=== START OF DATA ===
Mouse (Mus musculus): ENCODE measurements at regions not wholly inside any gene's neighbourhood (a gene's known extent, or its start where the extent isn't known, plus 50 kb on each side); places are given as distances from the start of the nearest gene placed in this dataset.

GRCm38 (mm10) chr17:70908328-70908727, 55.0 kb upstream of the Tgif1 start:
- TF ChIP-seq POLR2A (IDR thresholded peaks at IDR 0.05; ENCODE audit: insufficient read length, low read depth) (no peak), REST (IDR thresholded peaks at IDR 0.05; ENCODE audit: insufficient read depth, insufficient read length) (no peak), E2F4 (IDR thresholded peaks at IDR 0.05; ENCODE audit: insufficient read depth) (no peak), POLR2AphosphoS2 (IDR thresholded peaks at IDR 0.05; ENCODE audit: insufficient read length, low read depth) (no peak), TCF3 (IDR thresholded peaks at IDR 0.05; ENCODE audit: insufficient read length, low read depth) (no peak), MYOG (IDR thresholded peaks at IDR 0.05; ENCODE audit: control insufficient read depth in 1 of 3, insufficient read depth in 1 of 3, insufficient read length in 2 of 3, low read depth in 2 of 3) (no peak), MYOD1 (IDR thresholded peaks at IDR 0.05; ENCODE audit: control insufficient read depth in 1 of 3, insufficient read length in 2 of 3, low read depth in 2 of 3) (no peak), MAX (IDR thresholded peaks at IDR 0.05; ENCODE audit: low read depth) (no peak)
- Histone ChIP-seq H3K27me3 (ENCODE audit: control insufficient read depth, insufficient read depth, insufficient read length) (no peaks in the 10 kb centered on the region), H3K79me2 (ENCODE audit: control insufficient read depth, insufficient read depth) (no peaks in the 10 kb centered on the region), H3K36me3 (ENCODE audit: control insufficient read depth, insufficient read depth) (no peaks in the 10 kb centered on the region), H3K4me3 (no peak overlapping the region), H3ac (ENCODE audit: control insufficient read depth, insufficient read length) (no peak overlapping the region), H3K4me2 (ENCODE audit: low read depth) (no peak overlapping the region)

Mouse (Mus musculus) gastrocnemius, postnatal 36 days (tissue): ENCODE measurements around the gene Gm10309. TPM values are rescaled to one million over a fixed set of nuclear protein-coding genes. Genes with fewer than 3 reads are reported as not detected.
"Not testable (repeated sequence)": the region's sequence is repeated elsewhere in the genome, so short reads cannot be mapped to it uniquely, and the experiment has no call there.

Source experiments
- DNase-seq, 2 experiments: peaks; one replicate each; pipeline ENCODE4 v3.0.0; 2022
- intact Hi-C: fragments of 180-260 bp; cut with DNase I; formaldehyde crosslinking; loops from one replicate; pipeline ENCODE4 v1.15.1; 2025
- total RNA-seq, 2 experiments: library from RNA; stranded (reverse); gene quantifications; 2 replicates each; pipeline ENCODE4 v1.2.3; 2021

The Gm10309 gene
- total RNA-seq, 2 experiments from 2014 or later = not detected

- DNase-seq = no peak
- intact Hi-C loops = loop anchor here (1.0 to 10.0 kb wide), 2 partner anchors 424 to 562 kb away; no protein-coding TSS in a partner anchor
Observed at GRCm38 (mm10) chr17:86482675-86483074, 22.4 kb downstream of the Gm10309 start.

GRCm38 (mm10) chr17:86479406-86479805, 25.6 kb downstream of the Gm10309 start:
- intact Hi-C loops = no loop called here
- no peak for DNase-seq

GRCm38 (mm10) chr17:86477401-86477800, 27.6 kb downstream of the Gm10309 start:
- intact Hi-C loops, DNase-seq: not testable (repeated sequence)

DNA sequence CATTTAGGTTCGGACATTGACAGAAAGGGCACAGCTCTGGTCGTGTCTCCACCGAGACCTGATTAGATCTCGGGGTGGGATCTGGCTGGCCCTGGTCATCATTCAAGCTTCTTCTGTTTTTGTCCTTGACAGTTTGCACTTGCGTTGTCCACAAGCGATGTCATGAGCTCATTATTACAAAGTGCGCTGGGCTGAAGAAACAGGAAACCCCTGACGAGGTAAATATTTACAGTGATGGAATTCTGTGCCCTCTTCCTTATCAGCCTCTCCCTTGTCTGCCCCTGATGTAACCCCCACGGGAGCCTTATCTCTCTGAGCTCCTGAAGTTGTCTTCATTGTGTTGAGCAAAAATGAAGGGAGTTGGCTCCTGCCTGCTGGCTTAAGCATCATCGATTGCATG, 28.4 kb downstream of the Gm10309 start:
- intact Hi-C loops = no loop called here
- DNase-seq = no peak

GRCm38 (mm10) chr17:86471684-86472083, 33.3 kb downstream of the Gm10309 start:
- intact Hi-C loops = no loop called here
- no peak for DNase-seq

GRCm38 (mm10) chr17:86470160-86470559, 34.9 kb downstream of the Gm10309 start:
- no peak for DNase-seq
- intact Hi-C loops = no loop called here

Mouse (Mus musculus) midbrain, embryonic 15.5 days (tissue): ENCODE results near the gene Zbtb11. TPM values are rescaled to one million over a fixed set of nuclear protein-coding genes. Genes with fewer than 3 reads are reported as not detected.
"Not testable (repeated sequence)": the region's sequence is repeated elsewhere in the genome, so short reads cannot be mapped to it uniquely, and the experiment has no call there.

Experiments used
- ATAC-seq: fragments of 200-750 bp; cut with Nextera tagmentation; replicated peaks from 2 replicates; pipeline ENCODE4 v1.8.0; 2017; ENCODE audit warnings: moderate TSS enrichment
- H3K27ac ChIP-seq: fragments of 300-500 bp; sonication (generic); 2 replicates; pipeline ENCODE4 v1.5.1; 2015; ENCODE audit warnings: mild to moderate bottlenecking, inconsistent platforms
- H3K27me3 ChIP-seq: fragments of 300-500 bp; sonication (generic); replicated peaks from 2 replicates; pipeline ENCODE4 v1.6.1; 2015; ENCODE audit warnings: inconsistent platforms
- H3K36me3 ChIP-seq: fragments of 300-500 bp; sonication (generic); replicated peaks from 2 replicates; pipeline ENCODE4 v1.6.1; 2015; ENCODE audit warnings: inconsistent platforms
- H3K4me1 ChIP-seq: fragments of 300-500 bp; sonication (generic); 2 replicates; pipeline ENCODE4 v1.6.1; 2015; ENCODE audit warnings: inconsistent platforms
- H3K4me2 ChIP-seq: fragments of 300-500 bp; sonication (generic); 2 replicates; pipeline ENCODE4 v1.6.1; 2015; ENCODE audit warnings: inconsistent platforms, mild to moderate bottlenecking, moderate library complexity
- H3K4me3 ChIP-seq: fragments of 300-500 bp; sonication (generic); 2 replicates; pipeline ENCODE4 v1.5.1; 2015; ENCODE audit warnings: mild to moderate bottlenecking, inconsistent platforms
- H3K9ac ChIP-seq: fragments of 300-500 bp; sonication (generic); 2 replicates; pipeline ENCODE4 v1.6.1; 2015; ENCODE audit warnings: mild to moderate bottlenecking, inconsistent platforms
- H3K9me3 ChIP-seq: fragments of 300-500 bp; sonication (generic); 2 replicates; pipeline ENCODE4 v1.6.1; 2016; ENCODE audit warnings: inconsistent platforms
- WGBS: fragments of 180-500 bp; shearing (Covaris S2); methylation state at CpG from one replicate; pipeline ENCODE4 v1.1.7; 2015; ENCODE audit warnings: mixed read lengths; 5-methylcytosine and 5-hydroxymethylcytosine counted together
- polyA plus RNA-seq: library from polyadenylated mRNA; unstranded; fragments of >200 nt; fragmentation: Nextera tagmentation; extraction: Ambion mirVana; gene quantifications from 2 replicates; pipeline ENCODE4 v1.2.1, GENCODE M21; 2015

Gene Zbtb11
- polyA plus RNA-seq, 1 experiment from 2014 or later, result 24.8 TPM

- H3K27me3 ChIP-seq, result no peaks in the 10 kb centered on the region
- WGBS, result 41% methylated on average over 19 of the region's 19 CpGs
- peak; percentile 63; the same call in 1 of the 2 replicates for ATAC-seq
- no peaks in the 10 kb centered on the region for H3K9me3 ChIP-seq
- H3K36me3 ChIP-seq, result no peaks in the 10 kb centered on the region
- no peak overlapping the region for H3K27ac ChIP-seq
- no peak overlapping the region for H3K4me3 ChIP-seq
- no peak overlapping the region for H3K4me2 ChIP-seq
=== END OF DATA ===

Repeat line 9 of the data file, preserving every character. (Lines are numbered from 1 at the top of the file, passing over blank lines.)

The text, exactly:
- intact Hi-C: fragments of 180-260 bp; cut with DNase I; formaldehyde crosslinking; loops from one replicate; pipeline ENCODE4 v1.15.1; 2025